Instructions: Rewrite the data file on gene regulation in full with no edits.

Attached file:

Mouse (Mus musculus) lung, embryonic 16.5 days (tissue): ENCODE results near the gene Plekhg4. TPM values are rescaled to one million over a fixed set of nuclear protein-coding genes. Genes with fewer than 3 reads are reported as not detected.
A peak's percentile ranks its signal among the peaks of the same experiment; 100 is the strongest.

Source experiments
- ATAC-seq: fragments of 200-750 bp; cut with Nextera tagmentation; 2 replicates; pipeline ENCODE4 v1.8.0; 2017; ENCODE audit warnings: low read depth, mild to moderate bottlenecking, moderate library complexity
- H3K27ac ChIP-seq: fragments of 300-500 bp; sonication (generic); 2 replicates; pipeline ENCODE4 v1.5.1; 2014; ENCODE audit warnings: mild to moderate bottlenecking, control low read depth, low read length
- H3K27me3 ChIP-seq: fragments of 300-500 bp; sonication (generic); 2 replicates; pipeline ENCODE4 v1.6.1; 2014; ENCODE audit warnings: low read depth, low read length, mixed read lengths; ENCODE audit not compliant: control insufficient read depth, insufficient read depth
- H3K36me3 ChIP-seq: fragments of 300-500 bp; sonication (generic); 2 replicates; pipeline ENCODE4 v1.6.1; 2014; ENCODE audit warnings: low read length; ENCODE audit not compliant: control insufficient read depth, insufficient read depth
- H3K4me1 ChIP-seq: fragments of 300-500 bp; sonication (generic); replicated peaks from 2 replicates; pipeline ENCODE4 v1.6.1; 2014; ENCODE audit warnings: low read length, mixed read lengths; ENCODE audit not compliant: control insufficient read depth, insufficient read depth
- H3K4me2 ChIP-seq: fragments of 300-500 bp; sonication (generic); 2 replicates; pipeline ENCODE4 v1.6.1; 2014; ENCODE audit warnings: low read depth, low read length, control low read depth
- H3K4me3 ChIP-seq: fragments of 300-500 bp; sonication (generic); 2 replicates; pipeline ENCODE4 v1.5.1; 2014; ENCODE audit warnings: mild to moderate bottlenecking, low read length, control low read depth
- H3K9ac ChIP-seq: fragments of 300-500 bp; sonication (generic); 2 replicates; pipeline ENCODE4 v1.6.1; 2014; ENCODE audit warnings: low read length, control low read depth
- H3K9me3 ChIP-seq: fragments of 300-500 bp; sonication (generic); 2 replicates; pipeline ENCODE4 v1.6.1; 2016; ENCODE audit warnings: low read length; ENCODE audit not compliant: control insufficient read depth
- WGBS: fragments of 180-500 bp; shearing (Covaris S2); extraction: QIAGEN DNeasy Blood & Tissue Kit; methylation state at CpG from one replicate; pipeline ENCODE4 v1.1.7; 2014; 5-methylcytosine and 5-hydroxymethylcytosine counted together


Mouse (Mus musculus) lung, embryonic 16.5 days (tissue): ENCODE results near the gene Plekhg4. TPM values are rescaled to one million over a fixed set of nuclear protein-coding genes. Genes with fewer than 3 reads are reported as not detected.
A peak's percentile ranks its signal among the peaks of the same experiment; 100 is the strongest.

Source experiments
- ATAC-seq: fragments of 200-750 bp; cut with Nextera tagmentation; 2 replicates; pipeline ENCODE4 v1.8.0; 2017; ENCODE audit warnings: low read depth, mild to moderate bottlenecking, moderate library complexity
- H3K27ac ChIP-seq: fragments of 300-500 bp; sonication (generic); 2 replicates; pipeline ENCODE4 v1.5.1; 2014; ENCODE audit warnings: mild to moderate bottlenecking, control low read depth, low read length
- H3K27me3 ChIP-seq: fragments of 300-500 bp; sonication (generic); 2 replicates; pipeline ENCODE4 v1.6.1; 2014; ENCODE audit warnings: low read depth, low read length, mixed read lengths; ENCODE audit not compliant: control insufficient read depth, insufficient read depth
- H3K36me3 ChIP-seq: fragments of 300-500 bp; sonication (generic); 2 replicates; pipeline ENCODE4 v1.6.1; 2014; ENCODE audit warnings: low read length; ENCODE audit not compliant: control insufficient read depth, insufficient read depth
- H3K4me1 ChIP-seq: fragments of 300-500 bp; sonication (generic); replicated peaks from 2 replicates; pipeline ENCODE4 v1.6.1; 2014; ENCODE audit warnings: low read length, mixed read lengths; ENCODE audit not compliant: control insufficient read depth, insufficient read depth
- H3K4me2 ChIP-seq: fragments of 300-500 bp; sonication (generic); 2 replicates; pipeline ENCODE4 v1.6.1; 2014; ENCODE audit warnings: low read depth, low read length, control low read depth
- H3K4me3 ChIP-seq: fragments of 300-500 bp; sonication (generic); 2 replicates; pipeline ENCODE4 v1.5.1; 2014; ENCODE audit warnings: mild to moderate bottlenecking, low read length, control low read depth
- H3K9ac ChIP-seq: fragments of 300-500 bp; sonication (generic); 2 replicates; pipeline ENCODE4 v1.6.1; 2014; ENCODE audit warnings: low read length, control low read depth
- H3K9me3 ChIP-seq: fragments of 300-500 bp; sonication (generic); 2 replicates; pipeline ENCODE4 v1.6.1; 2016; ENCODE audit warnings: low read length; ENCODE audit not compliant: control insufficient read depth
- WGBS: fragments of 180-500 bp; shearing (Covaris S2); extraction: QIAGEN DNeasy Blood & Tissue Kit; methylation state at CpG from one replicate; pipeline ENCODE4 v1.1.7; 2014; 5-methylcytosine and 5-hydroxymethylcytosine counted together